Astronomers Investigate Cosmic Mystery of Nature of Gravity

Astronomers Investigate Cosmic Mystery of Nature of Gravity

Astronomers are investigating a collection of cosmic mysteries which could shed light on the nature of gravity itself. The astrophysicists have discovered a new space system that has two white dwarf stars and an extremely dense pulsar, all three packed inside a space which is smaller than the Earth’s orbit around the Sun. The worldwide team, which includes famous astronomer Ingrid Stairs, reported their particular findings in the journal Nature.

The pulsar, which is approximately 4,150 light-years from Earth, is spinning around at nearly 365 times each second. It was discovered to be in extremely close orbit with a white dwarf and this pair was also in orbit with yet another white dwarf that was farther away.

This triple body system was the scientists’ top chance as of this time to discover any violation of the main concept in Albert Einstein’s theory of General Relativity. That is the strong equivalence principle that says the effect of gravity on a body does not rest on the nature or internal organization of that body.

By doing extremely high-accuracy timing of these pulses which are coming from the pulsar, the astronomers are able to test for deviations from the equivalence principle at a sensitivity that is at a magnitude much greater than was ever available before, stated Stairs, who works with physics and astronomy. Finding any sort of deviance from the strong equivalence principle would show a break in the General Relativity principle and would point scientists toward a new, revised idea of gravity.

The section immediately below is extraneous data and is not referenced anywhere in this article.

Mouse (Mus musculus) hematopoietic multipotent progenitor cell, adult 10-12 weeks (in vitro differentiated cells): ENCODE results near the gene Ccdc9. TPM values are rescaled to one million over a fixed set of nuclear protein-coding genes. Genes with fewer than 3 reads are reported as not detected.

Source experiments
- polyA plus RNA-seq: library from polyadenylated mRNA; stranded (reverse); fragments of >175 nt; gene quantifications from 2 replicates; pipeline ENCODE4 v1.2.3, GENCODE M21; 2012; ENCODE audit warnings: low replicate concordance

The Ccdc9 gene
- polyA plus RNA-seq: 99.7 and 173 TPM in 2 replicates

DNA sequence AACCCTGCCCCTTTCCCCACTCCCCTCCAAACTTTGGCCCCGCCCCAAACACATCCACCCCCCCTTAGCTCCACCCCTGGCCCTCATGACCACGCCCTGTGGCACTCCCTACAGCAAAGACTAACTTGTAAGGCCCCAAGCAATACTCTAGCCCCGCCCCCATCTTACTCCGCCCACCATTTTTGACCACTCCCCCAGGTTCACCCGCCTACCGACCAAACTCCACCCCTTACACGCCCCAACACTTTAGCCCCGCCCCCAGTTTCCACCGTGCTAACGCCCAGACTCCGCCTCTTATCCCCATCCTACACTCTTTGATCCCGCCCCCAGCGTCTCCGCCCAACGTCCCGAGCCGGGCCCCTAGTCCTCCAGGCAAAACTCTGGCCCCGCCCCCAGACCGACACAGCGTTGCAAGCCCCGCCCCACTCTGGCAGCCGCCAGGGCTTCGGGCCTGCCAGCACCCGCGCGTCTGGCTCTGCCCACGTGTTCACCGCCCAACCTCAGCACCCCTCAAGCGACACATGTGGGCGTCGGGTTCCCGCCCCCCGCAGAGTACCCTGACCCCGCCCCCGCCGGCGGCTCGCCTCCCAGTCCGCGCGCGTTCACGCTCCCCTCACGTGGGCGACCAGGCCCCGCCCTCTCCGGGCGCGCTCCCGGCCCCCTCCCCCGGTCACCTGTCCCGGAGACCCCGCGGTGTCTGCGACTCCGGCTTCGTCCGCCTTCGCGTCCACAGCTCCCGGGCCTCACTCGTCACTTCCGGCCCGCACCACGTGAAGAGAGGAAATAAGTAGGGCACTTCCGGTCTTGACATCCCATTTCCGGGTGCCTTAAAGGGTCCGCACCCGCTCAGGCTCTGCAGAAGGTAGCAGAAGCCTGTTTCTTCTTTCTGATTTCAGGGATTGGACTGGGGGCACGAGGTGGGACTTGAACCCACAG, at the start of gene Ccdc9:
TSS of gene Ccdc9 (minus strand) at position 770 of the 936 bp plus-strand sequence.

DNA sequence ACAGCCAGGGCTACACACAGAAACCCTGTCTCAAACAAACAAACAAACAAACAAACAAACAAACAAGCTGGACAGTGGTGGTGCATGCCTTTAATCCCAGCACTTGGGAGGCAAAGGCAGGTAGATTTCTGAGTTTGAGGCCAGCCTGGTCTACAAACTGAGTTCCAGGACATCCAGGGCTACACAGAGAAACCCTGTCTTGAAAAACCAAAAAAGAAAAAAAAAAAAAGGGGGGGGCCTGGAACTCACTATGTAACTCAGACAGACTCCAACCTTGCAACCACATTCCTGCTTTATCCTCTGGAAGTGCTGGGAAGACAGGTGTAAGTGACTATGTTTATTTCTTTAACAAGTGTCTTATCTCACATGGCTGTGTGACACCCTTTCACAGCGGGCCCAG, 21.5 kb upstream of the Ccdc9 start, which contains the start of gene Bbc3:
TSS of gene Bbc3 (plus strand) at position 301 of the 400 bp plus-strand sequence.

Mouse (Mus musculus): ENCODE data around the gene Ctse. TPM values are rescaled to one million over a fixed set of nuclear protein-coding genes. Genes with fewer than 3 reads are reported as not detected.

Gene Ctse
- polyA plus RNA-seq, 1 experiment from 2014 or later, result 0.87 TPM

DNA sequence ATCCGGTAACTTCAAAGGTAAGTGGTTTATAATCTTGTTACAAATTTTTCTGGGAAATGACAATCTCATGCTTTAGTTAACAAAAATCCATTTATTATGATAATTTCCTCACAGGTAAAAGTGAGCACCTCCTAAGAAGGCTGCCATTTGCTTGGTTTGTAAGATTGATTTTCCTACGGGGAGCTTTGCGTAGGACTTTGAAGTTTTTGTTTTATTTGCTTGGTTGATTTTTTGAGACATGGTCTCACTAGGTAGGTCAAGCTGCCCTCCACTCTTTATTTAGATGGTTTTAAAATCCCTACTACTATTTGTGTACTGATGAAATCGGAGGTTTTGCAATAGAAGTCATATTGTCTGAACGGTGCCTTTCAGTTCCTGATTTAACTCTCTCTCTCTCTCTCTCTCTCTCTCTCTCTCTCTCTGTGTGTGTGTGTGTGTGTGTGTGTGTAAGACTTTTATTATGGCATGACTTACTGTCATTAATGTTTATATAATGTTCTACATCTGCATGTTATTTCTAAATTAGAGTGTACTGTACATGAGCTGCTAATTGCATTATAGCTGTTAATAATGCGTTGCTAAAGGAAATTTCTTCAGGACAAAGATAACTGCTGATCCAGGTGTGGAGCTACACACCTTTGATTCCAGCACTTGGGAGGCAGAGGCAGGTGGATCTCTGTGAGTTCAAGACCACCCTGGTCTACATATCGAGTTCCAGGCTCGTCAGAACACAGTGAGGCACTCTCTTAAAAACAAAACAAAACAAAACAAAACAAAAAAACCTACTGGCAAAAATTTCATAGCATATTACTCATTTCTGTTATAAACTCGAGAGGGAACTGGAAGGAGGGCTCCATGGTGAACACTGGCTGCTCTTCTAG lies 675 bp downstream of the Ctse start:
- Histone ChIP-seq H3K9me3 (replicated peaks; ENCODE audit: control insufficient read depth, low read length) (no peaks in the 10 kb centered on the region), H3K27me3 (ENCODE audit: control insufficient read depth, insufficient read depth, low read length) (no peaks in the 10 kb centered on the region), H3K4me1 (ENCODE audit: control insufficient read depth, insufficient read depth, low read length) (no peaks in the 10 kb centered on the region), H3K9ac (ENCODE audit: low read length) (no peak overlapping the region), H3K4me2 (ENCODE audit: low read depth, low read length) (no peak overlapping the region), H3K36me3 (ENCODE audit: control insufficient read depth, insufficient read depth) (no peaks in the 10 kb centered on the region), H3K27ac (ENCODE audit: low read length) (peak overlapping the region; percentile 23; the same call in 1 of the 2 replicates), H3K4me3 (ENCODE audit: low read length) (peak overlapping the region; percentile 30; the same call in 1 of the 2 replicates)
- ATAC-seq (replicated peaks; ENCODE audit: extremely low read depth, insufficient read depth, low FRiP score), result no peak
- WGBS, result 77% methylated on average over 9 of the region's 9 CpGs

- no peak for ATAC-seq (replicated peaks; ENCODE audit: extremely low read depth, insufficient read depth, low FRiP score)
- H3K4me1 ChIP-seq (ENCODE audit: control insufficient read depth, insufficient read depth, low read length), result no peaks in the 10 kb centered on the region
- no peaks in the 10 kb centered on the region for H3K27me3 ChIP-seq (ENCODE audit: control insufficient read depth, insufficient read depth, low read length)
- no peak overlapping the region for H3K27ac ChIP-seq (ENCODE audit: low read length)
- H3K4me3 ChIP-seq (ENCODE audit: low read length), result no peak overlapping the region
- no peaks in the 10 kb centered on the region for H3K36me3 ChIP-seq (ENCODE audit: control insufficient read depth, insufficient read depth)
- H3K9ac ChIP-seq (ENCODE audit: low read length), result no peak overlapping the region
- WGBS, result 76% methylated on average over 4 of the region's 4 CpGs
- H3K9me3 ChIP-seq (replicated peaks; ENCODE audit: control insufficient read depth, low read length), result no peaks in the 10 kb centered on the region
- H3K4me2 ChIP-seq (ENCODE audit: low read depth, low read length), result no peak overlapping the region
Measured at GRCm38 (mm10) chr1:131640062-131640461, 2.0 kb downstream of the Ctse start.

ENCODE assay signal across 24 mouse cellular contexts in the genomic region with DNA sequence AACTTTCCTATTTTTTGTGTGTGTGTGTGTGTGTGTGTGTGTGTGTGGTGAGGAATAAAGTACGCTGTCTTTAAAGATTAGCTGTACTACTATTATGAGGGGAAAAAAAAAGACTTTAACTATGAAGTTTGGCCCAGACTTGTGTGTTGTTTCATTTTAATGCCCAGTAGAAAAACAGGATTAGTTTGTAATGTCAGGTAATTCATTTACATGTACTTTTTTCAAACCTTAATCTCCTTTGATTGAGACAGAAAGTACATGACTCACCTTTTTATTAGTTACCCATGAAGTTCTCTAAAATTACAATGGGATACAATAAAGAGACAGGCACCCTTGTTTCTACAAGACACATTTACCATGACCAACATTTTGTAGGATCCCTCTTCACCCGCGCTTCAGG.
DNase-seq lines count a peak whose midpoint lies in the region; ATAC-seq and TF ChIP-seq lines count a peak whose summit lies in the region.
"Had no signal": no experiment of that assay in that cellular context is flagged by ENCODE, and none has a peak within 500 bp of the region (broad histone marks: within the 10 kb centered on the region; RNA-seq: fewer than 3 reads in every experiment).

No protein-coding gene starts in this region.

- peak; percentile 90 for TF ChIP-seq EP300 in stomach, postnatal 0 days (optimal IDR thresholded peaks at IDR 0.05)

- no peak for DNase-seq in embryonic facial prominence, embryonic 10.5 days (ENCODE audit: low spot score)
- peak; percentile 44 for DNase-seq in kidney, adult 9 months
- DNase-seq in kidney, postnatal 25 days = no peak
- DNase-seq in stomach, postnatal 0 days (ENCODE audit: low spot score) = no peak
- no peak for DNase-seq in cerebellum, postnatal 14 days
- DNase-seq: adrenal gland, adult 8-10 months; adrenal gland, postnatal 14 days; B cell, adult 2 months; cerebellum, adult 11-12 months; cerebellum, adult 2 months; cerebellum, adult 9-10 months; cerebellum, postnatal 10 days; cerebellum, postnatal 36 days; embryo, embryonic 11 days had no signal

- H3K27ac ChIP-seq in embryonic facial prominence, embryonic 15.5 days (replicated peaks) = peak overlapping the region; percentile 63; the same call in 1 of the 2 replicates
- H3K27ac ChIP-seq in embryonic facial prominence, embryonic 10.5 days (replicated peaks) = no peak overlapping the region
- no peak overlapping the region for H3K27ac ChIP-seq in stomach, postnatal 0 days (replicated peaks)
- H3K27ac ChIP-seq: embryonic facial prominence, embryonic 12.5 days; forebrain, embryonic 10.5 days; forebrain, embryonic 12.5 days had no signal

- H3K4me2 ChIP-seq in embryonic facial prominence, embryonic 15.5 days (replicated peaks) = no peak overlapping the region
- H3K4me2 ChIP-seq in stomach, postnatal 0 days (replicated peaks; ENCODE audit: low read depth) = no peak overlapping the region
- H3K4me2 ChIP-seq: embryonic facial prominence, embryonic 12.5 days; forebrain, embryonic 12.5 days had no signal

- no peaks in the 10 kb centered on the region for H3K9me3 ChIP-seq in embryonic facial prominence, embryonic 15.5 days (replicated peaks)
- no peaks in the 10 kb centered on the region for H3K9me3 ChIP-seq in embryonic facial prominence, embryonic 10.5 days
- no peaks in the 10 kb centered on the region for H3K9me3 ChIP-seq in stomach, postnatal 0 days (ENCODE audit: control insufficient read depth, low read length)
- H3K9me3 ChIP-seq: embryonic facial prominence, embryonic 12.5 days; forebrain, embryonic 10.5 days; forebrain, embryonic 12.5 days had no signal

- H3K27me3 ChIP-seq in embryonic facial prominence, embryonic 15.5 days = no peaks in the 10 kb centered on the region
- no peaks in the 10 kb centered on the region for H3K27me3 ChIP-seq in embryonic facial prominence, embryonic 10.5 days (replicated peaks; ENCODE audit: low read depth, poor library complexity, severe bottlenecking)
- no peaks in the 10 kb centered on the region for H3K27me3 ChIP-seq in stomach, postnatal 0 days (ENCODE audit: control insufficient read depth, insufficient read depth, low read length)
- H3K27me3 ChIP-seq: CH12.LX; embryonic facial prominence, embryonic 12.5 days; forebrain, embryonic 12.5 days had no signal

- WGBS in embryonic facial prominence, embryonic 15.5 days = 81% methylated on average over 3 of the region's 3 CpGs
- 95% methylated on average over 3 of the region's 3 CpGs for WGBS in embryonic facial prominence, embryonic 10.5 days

This millisecond pulsar is the first discovered in this type of system, and it was immediately recognized that it provided astronomers a wonderful opportunity to be able to examine the nature and effects of gravity, stated Scott Ransom, who is an astronomer at the National Radio Astronomy Observatory. He was in charge of the study.

The system has also given scientists a natural cosmic test center which is much better than anything ever found before where they can learn how such three body systems work together and also can watch for problems with General Relativity that physicists imagine could happen under such punishing conditions.

When an enormous star bursts, as in the case of a supernova, then what remains collapses into a super dense neutron star and some of that mass will be changed into gravitational energy. That binding energy will end up holding the extremely dense star together. The strong equivalence principle states that the energy should still react gravitationally as if it were still mass. However, most alternatives to General Relativity state that it will not.

Going by the strong equivalence principle, the gravitational outcome of the outer white dwarf would be the same for the inner white dwarf and also the neutron star. If the strong equivalence principle proves to be unsound under these systems conditions, the outer star’s gravitational pull on the inner white dwarf and the neutron star would be somewhat different and the high-accuracy pulsar timing interpretations would easily show how things were not correct.

These have been some of the most accurate measurements made in astrophysics, stated Anne Archibald of the Netherlands Institute for Astronomy and also one of the main authors of this study, some of these measurements of the positions of the stars in the system are precise down to hundreds of meters. Archibald was the leader in the research study to use measurements to construct a computer model of the system, which is able to predict its motions.

By studying all of what they are, astronomers may be able to solve a collection of cosmic mysteries which could shed light on the nature of gravity itself.

By Kimberly Ruble


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